Here, as elsewhere, Wilding is both lyrical and amused; he celebrates the new freedoms and is affectionately ironic about them. While whimsy sometimes predominates, a sharper irony is evident in observations about characters' literary outlooks and values. The middle-aged Laszlo, for instance, possessively jealous of his lover, Valda, puzzles over his generation of radicals, who read Tom Paine, while hers has been "turned on" to astrology. To Valda, Laszio seems to use books as "leaning posts." The Short Story Embassy quizzically examines the "new" experimental literature of process and locates its enemy as the Thought Police. But this is Kafka without the menace. The visitor, Tichborne, who mysteriously leaves the Embassy, may be one of the enemy (his name is a reminder of the famous Tichborne impersonation case), but his departure lacks consequence. There is paranoia aplenty in this novel but "plot" in the conventional sense is missing.
The pastoral element is paramount in Pacific Highway. In some respects it is a 1980s version of Vance Palmer's The Passage (1930), in which a rural holiday retreat on the Pacific Ocean is destroyed by "progress" and "development." But the tone and style of the two novels differ markedly. In Pacific Highway the attempt by the narrator and his girlfriend, Lily, to recreate an idyllic world of innocence among friends who will live off the land, re-cycling their waste, is confronted by a censorious, authoritarian regime. This household (two young women and a man), is differentiated from other "hippies" by being middle-class and theoretical: escapees from the midlands. Confrontations with the wider society are often presented as wry comedy: for instance, how does a household with idealistic communist notions rationalize its employment of a cleaning woman? Another dimension is the love story—of the narrator and Lily—which contains some fine lyrical passages.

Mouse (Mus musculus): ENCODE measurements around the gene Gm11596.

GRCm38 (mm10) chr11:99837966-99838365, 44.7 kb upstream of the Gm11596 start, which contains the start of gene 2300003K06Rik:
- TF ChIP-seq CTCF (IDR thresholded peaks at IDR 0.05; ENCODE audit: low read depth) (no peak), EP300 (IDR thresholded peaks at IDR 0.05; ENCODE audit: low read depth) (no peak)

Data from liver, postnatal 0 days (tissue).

A search for utopia, implicit elsewhere, is the explicit theme of Wilding's fourth novel, The Paraguayan Experiment. The novel marks a departure for Wilding, who uses historical documents in his firm narration of the story of the New Australia movement. Disillusioned with the economic depression and social repression in Australia in the 1890s, William Lane led a group of 400 men, women, and children to found a New Australia in Paraguay. Using letters (especially Lane's), memos, and official documents, Wilding builds a lively account of this historic precursor to the idealistic communalists of the 1970s. Anachronisms in dialogue and commentary are evident, but these seem deliberate: in certain respects, which Wilding does not wish to conceal, this was a parable for the 1980s. Hence many of the issues which have obsessed this writer—the creation of alternative human settlements, the clash between individual and group needs, sexual politics, the use of drugs—are evident in this tale of a previous era in Australian history. In form and style, this novel shows Wilding's continuing interest in literary experimentation and is rich in humor, fantasy, and social observation.
The stories in This Is for You suggest that Wilding's themes have begun to seem a bit dated—too much a part of the 1960s (and the twentieth century in general), and thus outmoded for a world entering a new millennium. Wildest Dreams is, on the one hand, a memoir, but it is also a novel featuring Wilding's alter-ego Graham. Again the focus is on issues that for many other people were settled long ago: Vietnam, Marxism, drugs, and the beatnik lifestyle.
updated by Judson Knight